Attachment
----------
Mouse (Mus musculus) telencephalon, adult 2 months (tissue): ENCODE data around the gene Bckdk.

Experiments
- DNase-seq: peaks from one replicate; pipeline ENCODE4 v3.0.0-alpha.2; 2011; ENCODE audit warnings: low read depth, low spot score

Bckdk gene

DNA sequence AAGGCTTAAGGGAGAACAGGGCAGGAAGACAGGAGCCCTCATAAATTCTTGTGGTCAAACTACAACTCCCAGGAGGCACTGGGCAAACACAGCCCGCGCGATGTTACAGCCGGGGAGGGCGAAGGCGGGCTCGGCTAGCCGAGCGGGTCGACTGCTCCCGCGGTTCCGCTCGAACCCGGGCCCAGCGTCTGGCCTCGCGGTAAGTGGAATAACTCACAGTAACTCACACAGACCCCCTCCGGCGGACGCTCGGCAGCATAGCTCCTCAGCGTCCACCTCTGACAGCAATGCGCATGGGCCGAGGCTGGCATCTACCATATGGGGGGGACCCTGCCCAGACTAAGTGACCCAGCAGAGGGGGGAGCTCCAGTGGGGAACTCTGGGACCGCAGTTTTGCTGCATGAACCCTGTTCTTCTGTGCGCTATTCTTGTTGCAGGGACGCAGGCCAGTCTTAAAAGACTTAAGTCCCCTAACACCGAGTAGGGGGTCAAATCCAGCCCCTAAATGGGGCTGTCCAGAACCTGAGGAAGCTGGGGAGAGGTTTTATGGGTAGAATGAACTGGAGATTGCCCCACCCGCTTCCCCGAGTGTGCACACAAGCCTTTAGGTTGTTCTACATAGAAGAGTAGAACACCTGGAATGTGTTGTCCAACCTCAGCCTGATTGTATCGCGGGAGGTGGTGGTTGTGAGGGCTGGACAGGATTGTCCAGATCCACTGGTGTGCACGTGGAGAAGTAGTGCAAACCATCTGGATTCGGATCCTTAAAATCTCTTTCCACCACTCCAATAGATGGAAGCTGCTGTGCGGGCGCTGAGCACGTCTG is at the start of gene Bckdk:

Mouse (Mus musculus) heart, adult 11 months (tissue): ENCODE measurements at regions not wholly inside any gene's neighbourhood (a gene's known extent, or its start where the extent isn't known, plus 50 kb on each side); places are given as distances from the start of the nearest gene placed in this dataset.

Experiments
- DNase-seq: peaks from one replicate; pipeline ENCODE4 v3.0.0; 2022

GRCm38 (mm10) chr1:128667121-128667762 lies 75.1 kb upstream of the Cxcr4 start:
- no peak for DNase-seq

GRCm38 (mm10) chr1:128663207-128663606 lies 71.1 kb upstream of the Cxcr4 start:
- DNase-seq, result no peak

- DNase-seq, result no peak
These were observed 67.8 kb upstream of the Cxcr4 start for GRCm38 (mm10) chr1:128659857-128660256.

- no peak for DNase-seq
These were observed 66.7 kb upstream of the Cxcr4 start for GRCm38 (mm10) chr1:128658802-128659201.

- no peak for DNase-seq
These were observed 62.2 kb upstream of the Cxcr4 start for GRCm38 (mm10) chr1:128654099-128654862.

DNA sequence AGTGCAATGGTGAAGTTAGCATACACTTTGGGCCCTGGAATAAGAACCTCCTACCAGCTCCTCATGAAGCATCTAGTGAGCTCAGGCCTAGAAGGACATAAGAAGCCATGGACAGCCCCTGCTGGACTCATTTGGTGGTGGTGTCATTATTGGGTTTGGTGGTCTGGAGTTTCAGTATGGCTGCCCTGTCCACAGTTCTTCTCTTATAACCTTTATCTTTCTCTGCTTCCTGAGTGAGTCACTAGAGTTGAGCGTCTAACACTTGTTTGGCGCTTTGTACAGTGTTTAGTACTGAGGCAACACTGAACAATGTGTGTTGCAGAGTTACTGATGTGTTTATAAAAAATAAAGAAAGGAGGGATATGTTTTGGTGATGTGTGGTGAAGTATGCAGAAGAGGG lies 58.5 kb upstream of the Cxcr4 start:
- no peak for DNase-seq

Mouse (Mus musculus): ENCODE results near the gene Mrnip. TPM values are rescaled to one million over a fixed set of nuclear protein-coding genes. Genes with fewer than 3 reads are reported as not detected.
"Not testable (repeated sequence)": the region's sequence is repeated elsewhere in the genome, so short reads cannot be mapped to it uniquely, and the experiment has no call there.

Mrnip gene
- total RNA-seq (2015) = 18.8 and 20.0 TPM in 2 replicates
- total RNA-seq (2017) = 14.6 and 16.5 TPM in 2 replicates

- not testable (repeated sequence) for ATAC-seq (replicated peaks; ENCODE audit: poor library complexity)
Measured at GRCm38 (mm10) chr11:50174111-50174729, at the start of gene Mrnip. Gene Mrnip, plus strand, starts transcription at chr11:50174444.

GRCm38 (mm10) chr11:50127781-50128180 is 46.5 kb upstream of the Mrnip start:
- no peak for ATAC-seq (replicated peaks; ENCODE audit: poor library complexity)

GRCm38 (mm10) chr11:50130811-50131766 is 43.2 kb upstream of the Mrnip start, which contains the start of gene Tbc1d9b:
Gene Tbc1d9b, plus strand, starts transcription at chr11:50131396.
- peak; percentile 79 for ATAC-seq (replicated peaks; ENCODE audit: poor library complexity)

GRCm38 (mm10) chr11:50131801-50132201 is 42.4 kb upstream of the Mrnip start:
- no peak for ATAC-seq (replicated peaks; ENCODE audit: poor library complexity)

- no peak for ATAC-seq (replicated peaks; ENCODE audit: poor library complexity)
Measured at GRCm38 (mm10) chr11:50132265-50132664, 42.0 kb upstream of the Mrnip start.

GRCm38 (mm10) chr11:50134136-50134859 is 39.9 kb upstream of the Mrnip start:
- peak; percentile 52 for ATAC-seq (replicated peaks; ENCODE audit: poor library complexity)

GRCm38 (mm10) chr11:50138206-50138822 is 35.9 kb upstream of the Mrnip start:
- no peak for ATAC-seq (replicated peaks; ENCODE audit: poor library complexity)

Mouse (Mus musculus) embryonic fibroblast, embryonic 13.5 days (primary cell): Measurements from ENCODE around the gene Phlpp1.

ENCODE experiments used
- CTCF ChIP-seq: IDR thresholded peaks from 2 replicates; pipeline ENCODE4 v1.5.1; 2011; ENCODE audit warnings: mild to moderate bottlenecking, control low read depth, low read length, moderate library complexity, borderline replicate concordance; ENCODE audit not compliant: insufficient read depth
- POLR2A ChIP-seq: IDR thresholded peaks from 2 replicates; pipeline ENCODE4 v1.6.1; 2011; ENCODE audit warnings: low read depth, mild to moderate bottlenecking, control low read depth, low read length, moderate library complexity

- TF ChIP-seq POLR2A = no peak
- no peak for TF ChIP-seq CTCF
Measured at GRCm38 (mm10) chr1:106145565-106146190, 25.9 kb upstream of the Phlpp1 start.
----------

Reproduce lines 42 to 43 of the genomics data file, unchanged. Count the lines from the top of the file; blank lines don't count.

ENCODE experiments used
- CTCF ChIP-seq: IDR thresholded peaks from 2 replicates; pipeline ENCODE4 v1.5.1; 2011; ENCODE audit warnings: mild to moderate bottlenecking, control low read depth, low read length, moderate library complexity, borderline replicate concordance; ENCODE audit not compliant: insufficient read depth